The Orville, Season 2 – I already introduced the premise of this show in my review of Season 1 (in the same post as my review of Season 1 of Star Trek: Discovery). So what else is there to say except that it continues to be the closest thing to Star Trek that isn't Star Trek, with a comedic twist based largely on the idea of how lame the 25th Century would be if it was full of 21st Century us.

I'll get right on to Three Episodes That Made It For Me: (1) "The Happy Refrain," in which Dr. Claire Finn and super-intelligent android Isaac explore the possibility of a romantic relationship – a concept that miraculously stays just this side of ridiculous and is actually kind of touching at times. My favorite moment is when Isaac decides he wants to break it off without hurting Claire's feelings, so (on the advice of the ship's designated ladies' man) he tries to provoke her into dumping him. Robot in tighty-whities, nursing a bottle of beer? Hysterical! (2) "Identity," the two-parter in which Isaac's people lure the Orville into becoming part of their bid to conquer all organic life in the universe. This episode has lots going for it, including (at last) some common ground between the Union and their whilom worst enemy, the Krill. But the icing on the cake is the way Dr. Finn's adorable younger son saves the day, simply by making Isaac choose to love him. (3) "All the World Is Birthday Cake," in which Kelly and Bortus are chucked into a concentration camp on a first-contact planet simply because their birth month puts them under an unfavorable horoscope. Again, it's a belly-laugh funny, preposterous concept that somehow comes across as deadly serious, could-have-been-an-episode-of-classic-Trek stuff, without losing touch with the humorous side. Guest cast members include John Rubinstein and Ted Danson.

Honorable Mention could go to practically all of the season's other episodes – which isn't hard, considering that the show is excellently put together and had, after all, only 14 hours of material last year. Among the issues it explored were more reasons Bortus' Moclan race is a strange bedfellow with the Union (there are multiple episodes in which their alliance is tested by an explosive issue, mostly revolving around gender politics), the devastating butterfly-effect results of tampering with the timeline, the captain's loneliness and trouble moving on after his failed marriage with Kelly, porn addiction, cyberstalking, making peace with the enemy, the fine line sometimes between asylum seekers and terrorists, and (for my top Honorable Mention) "Home," the last episode for original security chief Alara, which features the actors who played the ship's doctor on two different Star Trek series (Robert Picardo of "Voyager" as Alara's father and John Billingsley of "Enterprise" as a guy who terrorizes their family). Other Trek alumni turn up this season, too, with former cast members Jonathan Frakes (Will Riker) and Robert Duncan McNeill (Tom Paris) both directing episodes, episodes written by former Trek writers Andre Bormanis, Brannon Braga and Joe Menosky, and a couple appearances by Marina Sirtis (Deanna Troi) as the ship's schoolteacher.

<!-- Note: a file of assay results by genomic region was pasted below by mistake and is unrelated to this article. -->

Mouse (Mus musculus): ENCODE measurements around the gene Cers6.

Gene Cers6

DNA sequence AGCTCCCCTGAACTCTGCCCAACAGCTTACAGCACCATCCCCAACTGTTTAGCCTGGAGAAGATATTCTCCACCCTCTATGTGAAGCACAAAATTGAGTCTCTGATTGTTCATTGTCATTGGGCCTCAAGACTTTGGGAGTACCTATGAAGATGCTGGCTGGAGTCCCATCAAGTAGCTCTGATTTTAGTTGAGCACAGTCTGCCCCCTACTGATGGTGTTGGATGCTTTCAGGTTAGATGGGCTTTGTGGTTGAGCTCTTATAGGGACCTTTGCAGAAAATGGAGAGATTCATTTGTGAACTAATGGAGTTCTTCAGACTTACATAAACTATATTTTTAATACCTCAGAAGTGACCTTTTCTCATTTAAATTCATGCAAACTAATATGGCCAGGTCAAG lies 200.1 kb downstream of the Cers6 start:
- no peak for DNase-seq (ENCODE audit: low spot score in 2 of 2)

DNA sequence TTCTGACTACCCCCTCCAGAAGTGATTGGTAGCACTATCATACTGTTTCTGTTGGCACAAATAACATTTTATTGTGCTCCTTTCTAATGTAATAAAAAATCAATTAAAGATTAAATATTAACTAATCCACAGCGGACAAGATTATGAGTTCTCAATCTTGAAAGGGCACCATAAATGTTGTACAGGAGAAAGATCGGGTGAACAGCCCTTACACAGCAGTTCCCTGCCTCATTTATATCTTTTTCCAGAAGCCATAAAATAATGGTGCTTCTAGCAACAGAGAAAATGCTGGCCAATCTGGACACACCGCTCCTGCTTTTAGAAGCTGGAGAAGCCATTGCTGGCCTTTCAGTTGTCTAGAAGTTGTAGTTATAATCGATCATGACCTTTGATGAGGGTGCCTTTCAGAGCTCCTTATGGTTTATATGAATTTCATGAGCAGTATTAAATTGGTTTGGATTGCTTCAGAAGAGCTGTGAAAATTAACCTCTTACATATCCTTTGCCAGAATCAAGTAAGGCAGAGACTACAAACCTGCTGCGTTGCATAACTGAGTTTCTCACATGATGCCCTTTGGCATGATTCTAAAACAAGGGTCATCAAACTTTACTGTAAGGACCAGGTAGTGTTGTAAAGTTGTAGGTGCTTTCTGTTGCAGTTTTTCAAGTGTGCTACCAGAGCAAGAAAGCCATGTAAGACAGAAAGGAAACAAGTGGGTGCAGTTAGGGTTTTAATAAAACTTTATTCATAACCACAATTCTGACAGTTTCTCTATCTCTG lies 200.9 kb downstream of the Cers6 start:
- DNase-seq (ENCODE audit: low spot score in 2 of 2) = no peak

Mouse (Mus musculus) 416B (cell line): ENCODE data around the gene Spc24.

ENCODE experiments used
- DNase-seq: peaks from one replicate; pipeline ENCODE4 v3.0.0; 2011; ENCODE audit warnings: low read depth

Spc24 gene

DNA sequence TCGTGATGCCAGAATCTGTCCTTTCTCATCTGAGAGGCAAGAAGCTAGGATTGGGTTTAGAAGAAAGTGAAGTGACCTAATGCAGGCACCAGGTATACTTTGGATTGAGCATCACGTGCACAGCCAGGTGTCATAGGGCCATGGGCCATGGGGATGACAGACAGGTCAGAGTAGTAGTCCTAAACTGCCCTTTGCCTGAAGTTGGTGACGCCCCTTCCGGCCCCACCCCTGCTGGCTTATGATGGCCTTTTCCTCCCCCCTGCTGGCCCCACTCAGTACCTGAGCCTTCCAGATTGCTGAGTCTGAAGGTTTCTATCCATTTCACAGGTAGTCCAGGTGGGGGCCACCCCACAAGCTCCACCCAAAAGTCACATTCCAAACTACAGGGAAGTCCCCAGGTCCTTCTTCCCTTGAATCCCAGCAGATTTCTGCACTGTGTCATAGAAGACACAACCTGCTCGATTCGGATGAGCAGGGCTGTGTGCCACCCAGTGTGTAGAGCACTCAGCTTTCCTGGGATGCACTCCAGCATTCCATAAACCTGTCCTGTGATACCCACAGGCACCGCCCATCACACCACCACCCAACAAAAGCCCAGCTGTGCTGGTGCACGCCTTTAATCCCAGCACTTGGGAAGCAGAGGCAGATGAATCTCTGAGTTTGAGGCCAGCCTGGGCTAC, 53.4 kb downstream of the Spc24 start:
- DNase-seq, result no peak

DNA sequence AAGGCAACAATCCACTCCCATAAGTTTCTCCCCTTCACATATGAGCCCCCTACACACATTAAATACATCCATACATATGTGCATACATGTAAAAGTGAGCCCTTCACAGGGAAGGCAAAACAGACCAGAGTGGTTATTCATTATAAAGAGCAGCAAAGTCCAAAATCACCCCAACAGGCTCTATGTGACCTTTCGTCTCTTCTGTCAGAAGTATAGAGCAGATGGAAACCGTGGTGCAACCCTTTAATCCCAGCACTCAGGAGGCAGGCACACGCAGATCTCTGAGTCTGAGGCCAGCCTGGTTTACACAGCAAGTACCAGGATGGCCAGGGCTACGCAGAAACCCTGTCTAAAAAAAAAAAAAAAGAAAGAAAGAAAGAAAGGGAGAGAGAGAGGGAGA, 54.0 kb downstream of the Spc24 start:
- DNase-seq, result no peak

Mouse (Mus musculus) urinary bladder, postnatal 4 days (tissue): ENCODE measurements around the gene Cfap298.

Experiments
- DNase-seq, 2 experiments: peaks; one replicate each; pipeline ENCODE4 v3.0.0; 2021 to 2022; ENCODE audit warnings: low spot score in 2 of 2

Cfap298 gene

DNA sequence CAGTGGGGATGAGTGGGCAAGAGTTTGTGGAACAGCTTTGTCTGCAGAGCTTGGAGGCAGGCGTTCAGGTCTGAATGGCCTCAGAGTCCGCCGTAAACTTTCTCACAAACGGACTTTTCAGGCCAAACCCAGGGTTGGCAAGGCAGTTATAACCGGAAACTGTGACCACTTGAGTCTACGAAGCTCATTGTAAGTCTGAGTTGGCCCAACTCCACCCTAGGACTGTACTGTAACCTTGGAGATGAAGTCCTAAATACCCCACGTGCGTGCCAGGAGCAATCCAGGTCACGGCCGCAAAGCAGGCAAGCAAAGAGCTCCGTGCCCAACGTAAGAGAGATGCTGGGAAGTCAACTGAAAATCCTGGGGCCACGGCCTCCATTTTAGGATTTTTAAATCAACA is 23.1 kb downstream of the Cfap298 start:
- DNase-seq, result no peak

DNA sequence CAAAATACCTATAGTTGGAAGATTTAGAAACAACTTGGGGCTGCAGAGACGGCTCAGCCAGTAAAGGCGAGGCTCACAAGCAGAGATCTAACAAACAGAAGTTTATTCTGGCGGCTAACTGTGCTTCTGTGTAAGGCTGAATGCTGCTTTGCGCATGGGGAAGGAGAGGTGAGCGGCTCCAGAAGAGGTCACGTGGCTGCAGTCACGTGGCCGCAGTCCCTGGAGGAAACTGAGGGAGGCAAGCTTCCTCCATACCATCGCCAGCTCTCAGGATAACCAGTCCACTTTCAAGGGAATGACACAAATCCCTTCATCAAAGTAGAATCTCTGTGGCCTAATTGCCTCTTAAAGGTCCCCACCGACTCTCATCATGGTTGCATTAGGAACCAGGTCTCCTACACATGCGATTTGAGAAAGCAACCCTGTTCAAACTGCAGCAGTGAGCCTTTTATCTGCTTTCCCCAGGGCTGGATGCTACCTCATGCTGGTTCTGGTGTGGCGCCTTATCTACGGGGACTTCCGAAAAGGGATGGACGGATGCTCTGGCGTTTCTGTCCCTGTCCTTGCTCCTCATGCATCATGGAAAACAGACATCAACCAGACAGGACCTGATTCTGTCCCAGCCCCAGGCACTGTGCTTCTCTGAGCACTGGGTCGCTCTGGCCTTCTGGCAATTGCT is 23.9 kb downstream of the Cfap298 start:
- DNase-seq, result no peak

Star Trek: Discovery, Season 2 – Again, I'm going to save myself the trouble of re-introducing this entire series by referring you back to the above-linked post in which I reviewed Season 1. Additions to the regular cast this season include comedian Tig Notaro as Jet Reno, an engineer rescued early in the season from a wrecked medical ship, whose dry, sarcastic wit makes her a welcome addition to the cast; Alan van Sprang as Leland, an intelligence operative with Starfleet's Section 31, who develops into the season's main heavy; Anson Mount as original-pilot Capt. Christopher Pike (played in previous appearances by Jeffrey Hunter and Bruce Greenwood); Rebecca Romijn as Pike's "Number One"; Rachael Ancheril as security officer Nhan, an alien of the "needs an implant to puff air from her planet into her nostrils to survive in our atmosphere" persuasion; and Ethan Peck, grandson of Gregory Peck, as a pre-Kirk era version of Spock, who (you may remember) is main character Michael Burnham's foster brother.